Urban Wire Confidence and Empowerment Are Key to Safe Sex
Elsa Falkenburger, Devon Genua, Eona Harrison
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The #MeToo movement has changed the way we think about and understand consent and assault and continues to illuminate how society has normalized illegal and abusive behaviors.

But when those behaviors happen within the context of a relationship, determining what is illegal or abusive can be more difficult, especially for young people in vulnerable situations. How can we help them define and identify abuse and feel empowered to make safe choices?

In Washington, DC’s Benning Terrace community, an innovative, community-based sex education program called PASS (Promoting Adolescent Sexual Health and Safety) may be changing teens’ beliefs about healthy relationships and acceptable behavior.

How PASS works

PASS program facilitators—all trusted leaders from the Benning neighborhood—lead weekly conversations about sexual and gender identity, contraception, condoms, sexually transmitted infections (STIs), and pregnancy.

But it’s not the free condoms or scary pictures of STIs that lead to long-term healthy decisionmaking. PASS helps young people distinguish healthy relationships from unhealthy ones, advocate for themselves, and set goals through activities with titles like “Boundaries and Power” and “Define Who You Are.” And because Benning Terrace is a primarily Black neighborhood, racial pride and personal power are infused into each lesson.

Shifting how teens think about power and decisionmaking enables them to apply sexual health knowledge and practices to their personal relationships.

Identifying abusive behavior

Is it abuse if a sexual partner refuses to use a condom? At the beginning of the program, only 43 percent of girls participating in PASS thought so.  

Teen girls in marginalized neighborhoods often don’t think they have the right to communicate about or control aspects of their sexual behavior and preferences, including contraceptive use. Even when girls would like to use condoms, they’re often coerced into having sex without one. Entrenched gender norms can make it difficult for girls to stand up for themselves, and they “self-silence” rather than face negative consequences.

This leaves girls in a no-win situation: insist on condom use and risk physical or emotional harm, or forgo condom use and risk pregnancy and STIs. Girls are often unable to leave an unhealthy relationship where unwanted, unprotected sex is more likely to happen.

PASS facilitator Dannielle Hamilton sees these dynamics play out in PASS sessions. “We’ve talked about [condoms] 1,000 times…. They [the girls] have an answer for everything,” she said.

Educating young people on the physical health risks of not using condoms is the easy part—it’s much harder to change girls’ beliefs that using condoms will “mess up the mood” or raise questions about commitment to a relationship. Facilitators said many are embarrassed to even have condoms in their possession.

Dismantling gender norms to help boys be better partners

Gender norms also harm teen boys. While girls are taught—intentionally and subliminally—to avoid speaking up, boys are taught to be tough and minimize their emotional vulnerability. Those ingrained beliefs can influence behavior, including condom use.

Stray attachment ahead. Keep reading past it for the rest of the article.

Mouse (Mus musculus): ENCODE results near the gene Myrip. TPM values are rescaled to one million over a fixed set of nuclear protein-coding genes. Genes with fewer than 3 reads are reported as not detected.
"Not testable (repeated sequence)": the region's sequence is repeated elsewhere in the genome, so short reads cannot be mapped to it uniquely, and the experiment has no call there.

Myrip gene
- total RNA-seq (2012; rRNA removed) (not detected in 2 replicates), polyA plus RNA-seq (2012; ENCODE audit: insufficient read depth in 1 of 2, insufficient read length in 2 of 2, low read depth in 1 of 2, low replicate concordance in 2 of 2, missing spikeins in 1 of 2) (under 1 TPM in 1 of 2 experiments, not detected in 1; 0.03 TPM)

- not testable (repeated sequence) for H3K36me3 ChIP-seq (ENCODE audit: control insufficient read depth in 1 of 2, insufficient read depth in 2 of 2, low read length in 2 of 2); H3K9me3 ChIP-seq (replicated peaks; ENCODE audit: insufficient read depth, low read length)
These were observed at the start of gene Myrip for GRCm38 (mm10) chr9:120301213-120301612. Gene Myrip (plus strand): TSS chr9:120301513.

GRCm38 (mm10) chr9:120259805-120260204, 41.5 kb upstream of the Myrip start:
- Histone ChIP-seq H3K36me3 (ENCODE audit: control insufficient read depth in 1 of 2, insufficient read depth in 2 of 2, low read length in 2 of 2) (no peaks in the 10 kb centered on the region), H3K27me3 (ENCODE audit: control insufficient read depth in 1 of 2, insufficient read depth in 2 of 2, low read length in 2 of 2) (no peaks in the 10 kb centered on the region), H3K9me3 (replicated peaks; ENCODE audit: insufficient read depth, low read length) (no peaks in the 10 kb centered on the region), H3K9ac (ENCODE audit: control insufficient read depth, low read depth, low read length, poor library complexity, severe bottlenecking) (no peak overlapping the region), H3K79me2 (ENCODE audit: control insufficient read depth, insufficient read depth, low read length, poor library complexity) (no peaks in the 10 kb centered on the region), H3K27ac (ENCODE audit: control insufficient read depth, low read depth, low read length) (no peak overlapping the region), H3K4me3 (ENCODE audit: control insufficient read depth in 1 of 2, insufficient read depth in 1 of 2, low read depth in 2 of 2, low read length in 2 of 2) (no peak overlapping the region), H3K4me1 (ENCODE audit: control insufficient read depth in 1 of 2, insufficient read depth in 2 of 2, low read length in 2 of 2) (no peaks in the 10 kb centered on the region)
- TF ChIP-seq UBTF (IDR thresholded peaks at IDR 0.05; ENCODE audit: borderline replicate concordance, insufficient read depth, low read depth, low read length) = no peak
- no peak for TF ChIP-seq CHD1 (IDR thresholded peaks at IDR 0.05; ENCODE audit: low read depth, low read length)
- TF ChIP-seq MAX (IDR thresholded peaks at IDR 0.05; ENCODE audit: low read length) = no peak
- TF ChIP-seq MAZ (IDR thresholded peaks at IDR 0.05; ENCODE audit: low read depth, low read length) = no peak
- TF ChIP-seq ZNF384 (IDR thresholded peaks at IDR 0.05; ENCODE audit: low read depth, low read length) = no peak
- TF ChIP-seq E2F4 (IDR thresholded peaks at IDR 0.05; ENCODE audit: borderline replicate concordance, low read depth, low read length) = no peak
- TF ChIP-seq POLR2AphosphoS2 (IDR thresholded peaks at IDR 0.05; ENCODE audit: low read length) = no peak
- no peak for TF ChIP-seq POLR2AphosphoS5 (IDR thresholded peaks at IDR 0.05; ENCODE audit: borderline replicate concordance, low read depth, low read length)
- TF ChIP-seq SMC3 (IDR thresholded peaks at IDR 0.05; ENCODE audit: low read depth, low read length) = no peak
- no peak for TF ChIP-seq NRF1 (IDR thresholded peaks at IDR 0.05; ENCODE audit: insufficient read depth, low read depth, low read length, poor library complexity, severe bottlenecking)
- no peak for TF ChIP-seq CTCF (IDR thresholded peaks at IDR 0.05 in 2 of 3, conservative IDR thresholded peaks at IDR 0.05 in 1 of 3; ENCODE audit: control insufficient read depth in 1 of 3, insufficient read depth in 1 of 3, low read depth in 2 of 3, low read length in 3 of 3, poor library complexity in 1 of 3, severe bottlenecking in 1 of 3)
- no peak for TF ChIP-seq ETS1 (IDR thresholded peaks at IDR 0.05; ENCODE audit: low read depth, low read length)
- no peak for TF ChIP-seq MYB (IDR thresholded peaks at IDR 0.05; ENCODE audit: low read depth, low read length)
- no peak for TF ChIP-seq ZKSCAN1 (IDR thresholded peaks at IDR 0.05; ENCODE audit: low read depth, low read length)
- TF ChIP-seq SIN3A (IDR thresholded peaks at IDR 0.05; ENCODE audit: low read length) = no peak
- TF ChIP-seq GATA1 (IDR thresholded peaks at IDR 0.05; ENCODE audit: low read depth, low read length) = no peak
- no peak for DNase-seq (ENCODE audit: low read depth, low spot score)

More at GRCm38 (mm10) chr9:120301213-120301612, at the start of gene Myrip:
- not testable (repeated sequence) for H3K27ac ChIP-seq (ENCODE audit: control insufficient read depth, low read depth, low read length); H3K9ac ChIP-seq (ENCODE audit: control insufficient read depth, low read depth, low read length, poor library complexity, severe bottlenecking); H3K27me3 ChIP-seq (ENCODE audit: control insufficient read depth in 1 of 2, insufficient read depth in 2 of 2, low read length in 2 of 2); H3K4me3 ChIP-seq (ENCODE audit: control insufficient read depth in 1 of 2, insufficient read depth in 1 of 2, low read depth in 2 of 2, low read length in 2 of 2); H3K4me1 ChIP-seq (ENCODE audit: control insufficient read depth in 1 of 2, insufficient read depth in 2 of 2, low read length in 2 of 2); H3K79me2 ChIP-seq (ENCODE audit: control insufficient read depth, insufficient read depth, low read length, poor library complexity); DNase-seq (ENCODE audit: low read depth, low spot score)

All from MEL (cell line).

The boys’ PASS curriculum challenges dominant narratives about condom use, including the idea that using a condom is a red flag (e.g., only people who “sleep around” use condoms, using condoms means you don’t love the other person, it should be the man’s decision to use a condom) and that condom use is based on male preference (e.g., it “feels better” without, and because boys and men are naturally driven by their desires, it is normal for them to prioritize pleasure). Debunking these narratives is key to improving attitudes about condom use, which evidence shows improves the rate of use and consistency among teen boys.

Boys enrolled in PASS also learn how they can support their partners in obtaining birth control or family planning services rather than cause harm through coercive behaviors like taking off condoms during sex, hiding birth control pills, or threatening to end a relationship.

Did PASS make progress?

After completing PASS, 71 percent of girls believed refusing to use condoms was abusive.

Unfortunately, survey response rates among boys were not sufficient to draw conclusions about potential changes in boys’ beliefs, but program facilitators Stanley Hamilton and Curtis Monroe are encouraged. “Our boys [who’ve completed PASS] are really strong on consent, on making sure everyone is comfortable with what’s going on,” they reported.

This encouraging finding supports PASS’s founding principle: effective sexual health education goes beyond teaching anatomy and facts about STIs. It includes honest, comprehensive discussions that challenge norms and behaviors around sex and relationships, is led by trusted community members, and is based on current events and neighborhood context.  

By grounding the PASS curriculum in personal power, facilitators connect the dots between relationship dynamics and contraceptive use in a way that is relatable and relevant to young people in the Benning community. Shifting these beliefs is key to helping teens build stronger, healthier relationships and improve their sexual health.


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Research Areas Children and youth
Tags Crime and justice analytics Sexual attitudes and behavior Women and girls Sexual violence
Policy Centers Justice Policy Center Metropolitan Housing and Communities Policy Center